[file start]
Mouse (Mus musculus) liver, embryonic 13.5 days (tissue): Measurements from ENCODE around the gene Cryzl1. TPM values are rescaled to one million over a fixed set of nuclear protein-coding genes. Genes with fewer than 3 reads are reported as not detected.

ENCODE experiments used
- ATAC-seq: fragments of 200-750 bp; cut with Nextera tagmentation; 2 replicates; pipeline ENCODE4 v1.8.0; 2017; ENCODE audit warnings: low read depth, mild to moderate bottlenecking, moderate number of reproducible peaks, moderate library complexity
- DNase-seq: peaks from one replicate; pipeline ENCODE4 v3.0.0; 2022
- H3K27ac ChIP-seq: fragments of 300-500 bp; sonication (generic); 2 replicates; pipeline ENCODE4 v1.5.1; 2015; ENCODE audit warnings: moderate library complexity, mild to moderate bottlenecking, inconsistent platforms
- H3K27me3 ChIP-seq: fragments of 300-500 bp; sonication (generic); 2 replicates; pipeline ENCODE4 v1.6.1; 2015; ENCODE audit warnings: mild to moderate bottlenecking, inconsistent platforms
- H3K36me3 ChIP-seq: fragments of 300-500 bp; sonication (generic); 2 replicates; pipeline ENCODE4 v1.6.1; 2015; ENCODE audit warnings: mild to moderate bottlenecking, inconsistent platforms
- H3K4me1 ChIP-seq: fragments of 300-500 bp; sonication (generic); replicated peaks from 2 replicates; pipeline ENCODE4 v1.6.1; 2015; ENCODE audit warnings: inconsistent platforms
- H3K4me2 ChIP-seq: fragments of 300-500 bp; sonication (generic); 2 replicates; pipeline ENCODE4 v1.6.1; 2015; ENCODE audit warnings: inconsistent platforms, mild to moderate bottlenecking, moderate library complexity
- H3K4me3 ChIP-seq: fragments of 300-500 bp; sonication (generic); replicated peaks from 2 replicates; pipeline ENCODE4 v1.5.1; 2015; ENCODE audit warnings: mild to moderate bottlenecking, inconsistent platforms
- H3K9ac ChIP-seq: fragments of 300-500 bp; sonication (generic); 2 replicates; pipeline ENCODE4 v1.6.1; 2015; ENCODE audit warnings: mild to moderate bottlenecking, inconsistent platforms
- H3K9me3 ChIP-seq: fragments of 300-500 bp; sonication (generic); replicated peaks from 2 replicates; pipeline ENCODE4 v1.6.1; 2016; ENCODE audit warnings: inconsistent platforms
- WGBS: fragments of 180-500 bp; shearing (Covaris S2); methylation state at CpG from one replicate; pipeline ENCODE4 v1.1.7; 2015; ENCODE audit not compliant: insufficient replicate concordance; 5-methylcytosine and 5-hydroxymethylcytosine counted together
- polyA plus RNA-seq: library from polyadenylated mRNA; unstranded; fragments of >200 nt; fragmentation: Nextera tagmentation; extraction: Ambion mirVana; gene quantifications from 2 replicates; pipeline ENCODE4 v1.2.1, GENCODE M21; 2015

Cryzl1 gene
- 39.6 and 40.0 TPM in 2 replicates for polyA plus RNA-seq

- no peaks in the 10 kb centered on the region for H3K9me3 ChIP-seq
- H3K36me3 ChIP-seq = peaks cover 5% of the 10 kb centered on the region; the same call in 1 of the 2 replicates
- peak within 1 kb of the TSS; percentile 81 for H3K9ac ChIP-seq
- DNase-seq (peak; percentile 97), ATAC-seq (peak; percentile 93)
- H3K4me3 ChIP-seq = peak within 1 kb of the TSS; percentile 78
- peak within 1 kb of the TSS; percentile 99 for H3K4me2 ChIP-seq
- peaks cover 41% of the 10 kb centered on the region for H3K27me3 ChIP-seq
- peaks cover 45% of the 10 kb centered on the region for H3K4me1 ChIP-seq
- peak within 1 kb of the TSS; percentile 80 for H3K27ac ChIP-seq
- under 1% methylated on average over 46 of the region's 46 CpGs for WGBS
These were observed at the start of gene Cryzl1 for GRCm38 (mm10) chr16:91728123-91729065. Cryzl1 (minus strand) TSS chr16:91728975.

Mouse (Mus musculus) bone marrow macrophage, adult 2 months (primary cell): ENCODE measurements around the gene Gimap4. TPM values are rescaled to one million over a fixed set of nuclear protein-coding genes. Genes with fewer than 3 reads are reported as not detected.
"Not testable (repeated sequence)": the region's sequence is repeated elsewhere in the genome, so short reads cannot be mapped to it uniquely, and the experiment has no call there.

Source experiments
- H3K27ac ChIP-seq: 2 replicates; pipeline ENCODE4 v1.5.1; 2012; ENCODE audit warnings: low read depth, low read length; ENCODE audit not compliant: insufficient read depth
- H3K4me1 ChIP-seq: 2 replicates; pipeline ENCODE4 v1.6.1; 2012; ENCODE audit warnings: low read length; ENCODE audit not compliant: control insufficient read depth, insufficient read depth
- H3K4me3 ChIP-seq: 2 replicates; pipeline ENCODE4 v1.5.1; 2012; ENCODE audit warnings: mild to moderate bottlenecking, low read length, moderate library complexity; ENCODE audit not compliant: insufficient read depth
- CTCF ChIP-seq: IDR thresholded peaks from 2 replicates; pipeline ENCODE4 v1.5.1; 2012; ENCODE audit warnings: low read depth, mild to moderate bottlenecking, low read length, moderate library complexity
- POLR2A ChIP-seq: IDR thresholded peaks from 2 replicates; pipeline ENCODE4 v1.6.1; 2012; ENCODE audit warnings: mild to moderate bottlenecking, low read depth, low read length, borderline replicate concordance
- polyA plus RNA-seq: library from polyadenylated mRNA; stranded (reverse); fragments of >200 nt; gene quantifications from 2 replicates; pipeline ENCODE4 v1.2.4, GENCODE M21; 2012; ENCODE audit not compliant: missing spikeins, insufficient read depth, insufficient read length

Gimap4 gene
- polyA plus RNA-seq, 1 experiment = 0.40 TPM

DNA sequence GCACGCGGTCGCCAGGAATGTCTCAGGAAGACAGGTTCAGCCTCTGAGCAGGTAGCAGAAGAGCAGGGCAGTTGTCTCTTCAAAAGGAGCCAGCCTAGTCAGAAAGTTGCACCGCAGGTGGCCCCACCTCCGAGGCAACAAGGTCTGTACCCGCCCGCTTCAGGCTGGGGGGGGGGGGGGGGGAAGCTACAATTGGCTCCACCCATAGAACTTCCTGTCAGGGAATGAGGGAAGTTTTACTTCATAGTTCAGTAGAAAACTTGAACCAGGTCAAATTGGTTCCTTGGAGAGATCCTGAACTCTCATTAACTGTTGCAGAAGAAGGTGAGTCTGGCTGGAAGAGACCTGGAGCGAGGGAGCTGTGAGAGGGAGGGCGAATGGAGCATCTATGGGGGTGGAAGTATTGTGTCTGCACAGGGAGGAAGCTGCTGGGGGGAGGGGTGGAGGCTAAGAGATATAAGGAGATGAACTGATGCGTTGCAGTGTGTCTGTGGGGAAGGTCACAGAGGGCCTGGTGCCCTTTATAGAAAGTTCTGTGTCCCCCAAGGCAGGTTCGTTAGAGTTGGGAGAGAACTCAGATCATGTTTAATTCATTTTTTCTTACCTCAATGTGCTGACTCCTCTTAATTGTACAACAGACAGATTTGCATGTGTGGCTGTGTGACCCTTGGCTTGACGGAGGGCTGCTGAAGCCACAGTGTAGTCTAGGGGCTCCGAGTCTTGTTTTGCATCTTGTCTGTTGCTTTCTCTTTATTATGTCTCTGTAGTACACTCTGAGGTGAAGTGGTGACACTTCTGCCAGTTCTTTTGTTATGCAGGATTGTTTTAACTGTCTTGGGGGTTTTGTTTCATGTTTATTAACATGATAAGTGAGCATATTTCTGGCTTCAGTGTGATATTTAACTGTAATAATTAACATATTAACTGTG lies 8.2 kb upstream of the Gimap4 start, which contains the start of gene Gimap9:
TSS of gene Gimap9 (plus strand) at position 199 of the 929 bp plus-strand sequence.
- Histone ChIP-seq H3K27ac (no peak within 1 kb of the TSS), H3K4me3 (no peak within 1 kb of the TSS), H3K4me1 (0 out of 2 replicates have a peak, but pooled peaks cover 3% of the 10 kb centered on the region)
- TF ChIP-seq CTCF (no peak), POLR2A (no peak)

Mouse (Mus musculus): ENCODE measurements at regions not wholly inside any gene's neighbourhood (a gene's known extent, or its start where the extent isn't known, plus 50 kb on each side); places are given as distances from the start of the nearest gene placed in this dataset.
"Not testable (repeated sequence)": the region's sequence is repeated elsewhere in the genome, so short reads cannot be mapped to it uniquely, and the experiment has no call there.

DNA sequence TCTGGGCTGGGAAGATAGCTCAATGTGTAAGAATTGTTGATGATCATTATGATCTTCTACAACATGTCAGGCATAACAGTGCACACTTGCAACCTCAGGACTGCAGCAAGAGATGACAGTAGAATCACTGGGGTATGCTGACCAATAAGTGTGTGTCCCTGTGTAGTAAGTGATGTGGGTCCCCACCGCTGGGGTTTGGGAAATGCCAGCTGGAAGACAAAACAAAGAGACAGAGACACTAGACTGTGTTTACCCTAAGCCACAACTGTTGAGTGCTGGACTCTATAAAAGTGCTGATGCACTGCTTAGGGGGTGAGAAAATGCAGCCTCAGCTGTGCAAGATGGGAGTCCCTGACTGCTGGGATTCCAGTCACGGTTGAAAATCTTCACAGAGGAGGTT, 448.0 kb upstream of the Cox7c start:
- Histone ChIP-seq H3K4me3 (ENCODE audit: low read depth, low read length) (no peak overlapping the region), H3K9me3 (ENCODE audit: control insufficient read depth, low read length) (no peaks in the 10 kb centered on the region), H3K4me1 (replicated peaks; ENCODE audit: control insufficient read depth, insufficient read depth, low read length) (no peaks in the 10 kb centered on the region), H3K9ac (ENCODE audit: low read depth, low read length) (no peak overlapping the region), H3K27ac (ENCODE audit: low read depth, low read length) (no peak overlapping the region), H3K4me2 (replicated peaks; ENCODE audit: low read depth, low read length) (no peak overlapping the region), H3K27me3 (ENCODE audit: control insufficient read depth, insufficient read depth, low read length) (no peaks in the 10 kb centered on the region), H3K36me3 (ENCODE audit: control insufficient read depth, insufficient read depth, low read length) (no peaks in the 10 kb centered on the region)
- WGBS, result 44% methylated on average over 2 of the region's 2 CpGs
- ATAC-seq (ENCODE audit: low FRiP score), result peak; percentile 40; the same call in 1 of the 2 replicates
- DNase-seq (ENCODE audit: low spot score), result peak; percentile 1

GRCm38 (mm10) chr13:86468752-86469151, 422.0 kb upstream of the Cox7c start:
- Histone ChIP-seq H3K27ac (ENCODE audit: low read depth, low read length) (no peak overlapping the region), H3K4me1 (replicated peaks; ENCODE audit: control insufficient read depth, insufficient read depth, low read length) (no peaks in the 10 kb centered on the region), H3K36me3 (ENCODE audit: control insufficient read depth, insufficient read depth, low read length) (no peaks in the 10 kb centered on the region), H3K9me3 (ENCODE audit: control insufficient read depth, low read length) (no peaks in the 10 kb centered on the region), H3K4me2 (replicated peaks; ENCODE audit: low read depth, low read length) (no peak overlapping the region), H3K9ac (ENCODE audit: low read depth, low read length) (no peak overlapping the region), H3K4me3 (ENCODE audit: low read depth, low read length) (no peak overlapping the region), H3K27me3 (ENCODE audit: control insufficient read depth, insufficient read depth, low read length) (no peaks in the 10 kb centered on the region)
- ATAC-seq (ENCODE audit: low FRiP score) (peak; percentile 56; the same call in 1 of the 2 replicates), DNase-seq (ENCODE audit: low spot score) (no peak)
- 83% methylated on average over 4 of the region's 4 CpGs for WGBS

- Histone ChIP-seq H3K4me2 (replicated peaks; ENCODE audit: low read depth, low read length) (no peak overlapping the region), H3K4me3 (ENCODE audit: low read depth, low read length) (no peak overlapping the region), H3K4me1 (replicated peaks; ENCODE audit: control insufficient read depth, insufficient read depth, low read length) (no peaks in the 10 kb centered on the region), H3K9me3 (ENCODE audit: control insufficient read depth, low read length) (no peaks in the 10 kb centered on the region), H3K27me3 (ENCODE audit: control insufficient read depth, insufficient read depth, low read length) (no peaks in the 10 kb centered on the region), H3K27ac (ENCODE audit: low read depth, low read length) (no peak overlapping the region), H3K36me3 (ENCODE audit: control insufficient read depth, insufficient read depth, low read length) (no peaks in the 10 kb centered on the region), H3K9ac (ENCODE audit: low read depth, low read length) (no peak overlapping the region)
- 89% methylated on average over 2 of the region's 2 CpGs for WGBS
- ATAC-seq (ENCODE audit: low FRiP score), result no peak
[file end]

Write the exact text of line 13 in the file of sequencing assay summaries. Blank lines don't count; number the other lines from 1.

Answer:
- WGBS: fragments of 180-500 bp; shearing (Covaris S2); methylation state at CpG from one replicate; pipeline ENCODE4 v1.1.7; 2015; ENCODE audit not compliant: insufficient replicate concordance; 5-methylcytosine and 5-hydroxymethylcytosine counted together